“She didn't gin up supporters to go to the Gold Dome and attempt to forcibly change the certification of the election results,” she said.
Gillespie said the Jan. 6 insurrection put on full display the fragility of the democratic process and upped the ante for how politicians navigate failed bids for office.
“Clearly the political climate has changed,” she said. “And so given what happened on Jan. 6, it was very important for losing candidates to model good behavior by graciously accepting defeat.”
Abrams also lost her second match against Kemp by about 300,000 votes, a much larger margin than in 2018, placing less weight on votes that trickled in late, Gillespie said.
During a live interview with outlet The 19th in September, Abrams, when asked about the comparison, said “words matter.”
“The issues that I raised in 2018 were not grounded in making me the governor,” she said. “Not a single lawsuit filed would have reversed or changed the outcome of the election. My point was that the access to the election was flawed, and I refuse to concede a system that permits citizens to be denied access.”
The Democrat said a fight for access at the ballot box is not the same fight as a battle to enhance your own political position.
“I will never, ever say that it is okay to claim fraudulent outcomes as a way to give yourself power,” Abrams said.
What’s next for Abrams?
Before Abrams announced her second bid for governor, speculation brewed as to if she would even run.
The now-nationally recognized voting rights organizer was rumored to be on President Joe Biden’s short list for vice president, is a bestselling author and was nominated for an Emmy Award.
Georgia Republicans, too, made Abrams' political ambitions frequent fodder on the campaign trail.
“Looking at the results tonight, we made sure that Stacey Abrams is not going to be our governor or your next president,” Kemp proclaimed cheerfully to supporters at the Coca-Cola Roxy during his speech on election night.
But 10 miles away in the ballroom at the Hyatt Regency in Atlanta, an emotional Abrams painted a bright picture of what might come.
“I've talked with Georgians of all ages, of all backgrounds, from red to blue to purple, and they are all ready for change,” she said. “And while they may not have chosen change tonight, they had to think about it.”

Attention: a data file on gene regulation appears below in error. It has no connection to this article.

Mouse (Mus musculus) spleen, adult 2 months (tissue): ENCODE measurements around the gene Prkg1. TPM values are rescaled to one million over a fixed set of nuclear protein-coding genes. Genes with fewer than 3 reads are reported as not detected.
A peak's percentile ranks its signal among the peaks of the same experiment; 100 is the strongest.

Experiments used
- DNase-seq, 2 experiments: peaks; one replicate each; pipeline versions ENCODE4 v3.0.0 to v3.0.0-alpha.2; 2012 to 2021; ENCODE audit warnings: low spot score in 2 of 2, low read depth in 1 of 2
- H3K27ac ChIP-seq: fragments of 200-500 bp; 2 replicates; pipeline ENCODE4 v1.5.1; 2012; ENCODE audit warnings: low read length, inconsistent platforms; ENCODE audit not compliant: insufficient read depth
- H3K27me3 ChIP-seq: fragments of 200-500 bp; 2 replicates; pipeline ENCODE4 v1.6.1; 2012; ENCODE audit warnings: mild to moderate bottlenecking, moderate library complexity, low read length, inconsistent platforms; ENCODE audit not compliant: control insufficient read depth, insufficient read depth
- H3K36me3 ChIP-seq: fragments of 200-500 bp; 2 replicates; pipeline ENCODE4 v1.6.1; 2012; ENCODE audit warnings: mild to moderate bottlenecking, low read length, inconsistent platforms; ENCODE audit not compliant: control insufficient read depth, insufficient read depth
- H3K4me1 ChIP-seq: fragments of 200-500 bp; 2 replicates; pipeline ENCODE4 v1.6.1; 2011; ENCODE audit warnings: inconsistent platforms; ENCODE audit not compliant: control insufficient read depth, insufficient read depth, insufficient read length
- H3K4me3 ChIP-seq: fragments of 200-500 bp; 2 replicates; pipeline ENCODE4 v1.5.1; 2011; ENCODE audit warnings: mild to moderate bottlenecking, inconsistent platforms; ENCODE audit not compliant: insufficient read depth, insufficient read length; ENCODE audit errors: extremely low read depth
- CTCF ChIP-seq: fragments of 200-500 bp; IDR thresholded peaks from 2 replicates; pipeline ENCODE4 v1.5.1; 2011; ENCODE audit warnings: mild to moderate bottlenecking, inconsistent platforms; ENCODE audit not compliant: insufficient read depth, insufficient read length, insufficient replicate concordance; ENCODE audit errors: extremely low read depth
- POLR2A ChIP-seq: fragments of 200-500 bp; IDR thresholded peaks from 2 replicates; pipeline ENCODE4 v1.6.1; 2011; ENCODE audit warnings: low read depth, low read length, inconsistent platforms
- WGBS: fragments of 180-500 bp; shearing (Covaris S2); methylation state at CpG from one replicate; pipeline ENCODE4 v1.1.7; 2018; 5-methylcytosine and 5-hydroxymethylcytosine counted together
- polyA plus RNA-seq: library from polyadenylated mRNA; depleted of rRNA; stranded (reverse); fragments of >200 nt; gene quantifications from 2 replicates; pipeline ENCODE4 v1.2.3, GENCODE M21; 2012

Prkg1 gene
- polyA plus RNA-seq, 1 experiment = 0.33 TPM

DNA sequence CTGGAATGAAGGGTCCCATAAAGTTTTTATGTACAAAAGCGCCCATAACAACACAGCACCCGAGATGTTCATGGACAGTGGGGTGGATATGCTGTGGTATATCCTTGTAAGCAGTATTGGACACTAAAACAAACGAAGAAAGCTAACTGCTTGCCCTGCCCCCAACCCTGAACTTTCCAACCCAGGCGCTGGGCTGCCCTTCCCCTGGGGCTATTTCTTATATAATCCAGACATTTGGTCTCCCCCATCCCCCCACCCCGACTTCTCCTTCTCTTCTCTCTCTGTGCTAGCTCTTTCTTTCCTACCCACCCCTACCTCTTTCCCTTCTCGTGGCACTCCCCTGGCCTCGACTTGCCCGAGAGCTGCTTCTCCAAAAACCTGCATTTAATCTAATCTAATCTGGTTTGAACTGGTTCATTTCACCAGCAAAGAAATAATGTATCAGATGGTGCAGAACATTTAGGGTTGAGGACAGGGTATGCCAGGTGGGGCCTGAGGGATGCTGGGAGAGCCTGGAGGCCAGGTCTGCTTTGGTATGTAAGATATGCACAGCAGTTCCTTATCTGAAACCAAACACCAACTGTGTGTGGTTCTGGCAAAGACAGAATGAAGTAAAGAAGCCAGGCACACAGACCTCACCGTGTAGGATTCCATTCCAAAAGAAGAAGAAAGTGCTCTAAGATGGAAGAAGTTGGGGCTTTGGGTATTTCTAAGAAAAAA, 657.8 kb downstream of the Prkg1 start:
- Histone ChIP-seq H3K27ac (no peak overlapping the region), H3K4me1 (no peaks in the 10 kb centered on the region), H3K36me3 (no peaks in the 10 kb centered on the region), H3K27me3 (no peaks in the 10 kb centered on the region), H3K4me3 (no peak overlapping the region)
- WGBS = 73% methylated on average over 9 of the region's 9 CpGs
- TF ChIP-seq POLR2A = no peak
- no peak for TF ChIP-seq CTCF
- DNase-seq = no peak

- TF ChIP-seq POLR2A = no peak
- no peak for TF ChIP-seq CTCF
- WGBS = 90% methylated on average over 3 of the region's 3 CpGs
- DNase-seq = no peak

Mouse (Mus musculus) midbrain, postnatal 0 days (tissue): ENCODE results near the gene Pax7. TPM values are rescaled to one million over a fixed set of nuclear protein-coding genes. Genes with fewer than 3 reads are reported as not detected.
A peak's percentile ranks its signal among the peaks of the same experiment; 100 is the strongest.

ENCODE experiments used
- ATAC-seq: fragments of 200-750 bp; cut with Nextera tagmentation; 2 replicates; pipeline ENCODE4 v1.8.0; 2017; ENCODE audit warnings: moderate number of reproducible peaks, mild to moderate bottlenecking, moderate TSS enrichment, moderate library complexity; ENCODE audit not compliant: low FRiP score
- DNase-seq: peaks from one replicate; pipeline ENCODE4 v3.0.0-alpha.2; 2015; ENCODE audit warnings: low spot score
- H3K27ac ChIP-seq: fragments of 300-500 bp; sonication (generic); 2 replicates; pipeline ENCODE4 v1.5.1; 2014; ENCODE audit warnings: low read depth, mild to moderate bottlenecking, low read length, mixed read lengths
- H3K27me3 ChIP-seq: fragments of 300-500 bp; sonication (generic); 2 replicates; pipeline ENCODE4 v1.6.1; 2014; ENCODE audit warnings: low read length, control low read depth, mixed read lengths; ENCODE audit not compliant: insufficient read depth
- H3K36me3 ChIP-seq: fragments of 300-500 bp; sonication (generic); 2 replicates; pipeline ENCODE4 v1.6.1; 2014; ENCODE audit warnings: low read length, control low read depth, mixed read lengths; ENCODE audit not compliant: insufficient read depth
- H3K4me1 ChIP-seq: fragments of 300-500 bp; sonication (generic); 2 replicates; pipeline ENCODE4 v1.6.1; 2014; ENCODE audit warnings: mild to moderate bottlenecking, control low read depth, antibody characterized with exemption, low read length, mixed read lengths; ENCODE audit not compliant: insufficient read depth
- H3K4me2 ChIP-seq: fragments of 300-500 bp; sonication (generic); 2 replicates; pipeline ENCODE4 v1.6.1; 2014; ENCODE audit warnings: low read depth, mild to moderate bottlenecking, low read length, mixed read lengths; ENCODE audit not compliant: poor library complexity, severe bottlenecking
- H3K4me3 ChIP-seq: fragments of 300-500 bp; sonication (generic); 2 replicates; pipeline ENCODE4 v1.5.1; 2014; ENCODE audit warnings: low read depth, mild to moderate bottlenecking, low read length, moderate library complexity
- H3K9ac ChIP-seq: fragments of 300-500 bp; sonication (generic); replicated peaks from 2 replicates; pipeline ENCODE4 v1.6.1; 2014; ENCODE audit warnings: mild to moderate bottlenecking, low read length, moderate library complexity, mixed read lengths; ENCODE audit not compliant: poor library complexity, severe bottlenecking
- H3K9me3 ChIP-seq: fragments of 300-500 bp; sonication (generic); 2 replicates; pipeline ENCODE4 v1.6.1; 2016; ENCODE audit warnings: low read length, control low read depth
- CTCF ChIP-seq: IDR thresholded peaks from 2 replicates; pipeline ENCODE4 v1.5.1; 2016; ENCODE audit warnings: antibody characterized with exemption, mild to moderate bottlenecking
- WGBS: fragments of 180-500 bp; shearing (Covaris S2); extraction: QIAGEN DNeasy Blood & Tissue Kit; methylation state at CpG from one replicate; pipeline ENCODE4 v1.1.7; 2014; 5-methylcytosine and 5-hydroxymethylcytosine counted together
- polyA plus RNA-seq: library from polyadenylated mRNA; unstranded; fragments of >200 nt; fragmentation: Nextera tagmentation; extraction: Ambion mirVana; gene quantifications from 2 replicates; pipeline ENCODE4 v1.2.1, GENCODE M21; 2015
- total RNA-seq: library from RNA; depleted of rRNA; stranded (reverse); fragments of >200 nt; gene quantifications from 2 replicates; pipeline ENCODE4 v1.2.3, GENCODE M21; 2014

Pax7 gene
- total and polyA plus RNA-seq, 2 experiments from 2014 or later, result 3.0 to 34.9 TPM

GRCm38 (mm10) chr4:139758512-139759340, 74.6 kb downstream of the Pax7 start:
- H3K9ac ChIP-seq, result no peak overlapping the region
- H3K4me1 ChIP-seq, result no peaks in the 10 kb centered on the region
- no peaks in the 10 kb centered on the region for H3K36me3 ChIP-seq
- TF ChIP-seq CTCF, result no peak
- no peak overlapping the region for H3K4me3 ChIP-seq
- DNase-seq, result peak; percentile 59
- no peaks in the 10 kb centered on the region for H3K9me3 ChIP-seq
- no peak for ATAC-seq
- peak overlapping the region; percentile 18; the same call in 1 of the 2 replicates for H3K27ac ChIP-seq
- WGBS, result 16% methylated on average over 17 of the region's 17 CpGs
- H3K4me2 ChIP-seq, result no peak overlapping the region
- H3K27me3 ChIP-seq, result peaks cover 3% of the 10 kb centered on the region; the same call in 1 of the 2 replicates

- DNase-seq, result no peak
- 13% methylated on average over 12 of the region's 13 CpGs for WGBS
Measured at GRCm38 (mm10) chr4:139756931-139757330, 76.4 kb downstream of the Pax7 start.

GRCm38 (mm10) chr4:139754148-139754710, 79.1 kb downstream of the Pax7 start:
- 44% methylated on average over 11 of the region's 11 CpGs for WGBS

Her 13-minute speech was also filled with similar calls to action as on the campaign trail: to expand health care coverage, bolster access to the ballot box and invest in public education.
But she gave no indication that she would fade from the public eye.
“While I may not have crossed the finish line, that does not mean we will ever stop running for a better Georgia,” she said. “...And tonight, we must be honest. Even though my fight, our fight for the governor's mansion may have come up short, I'm pretty tall.”
Democratic strategist Tharon Johnson said he speculates that Abrams — who gave the Democratic response to Trump’s State of the Union address in 2019 — will continue to remain a face of national party politics.
But he said he would be surprised if she ran for election in Georgia again.
“I think her future in Democratic politics nationally is limitless,” he said. “Locally, in the state of Georgia, in an elected capacity, I think it's pretty much over.”
“She now has built up a national voice that many Democrats across the country have acknowledged of her,” he continued. “So we'll just have to really wait and see how she utilizes all this good capital she’s built up.”
Gillespie, too, rattled off a laundry list of potential future roles for Abrams — she could become a political pundit, focus on civil rights advocacy or pursue a more prominent role in the state or national Democratic Party.
“Barring running for governor again, she can do pretty much anything she wants to do,” she said.
Abrams and her campaign declined comment for this story.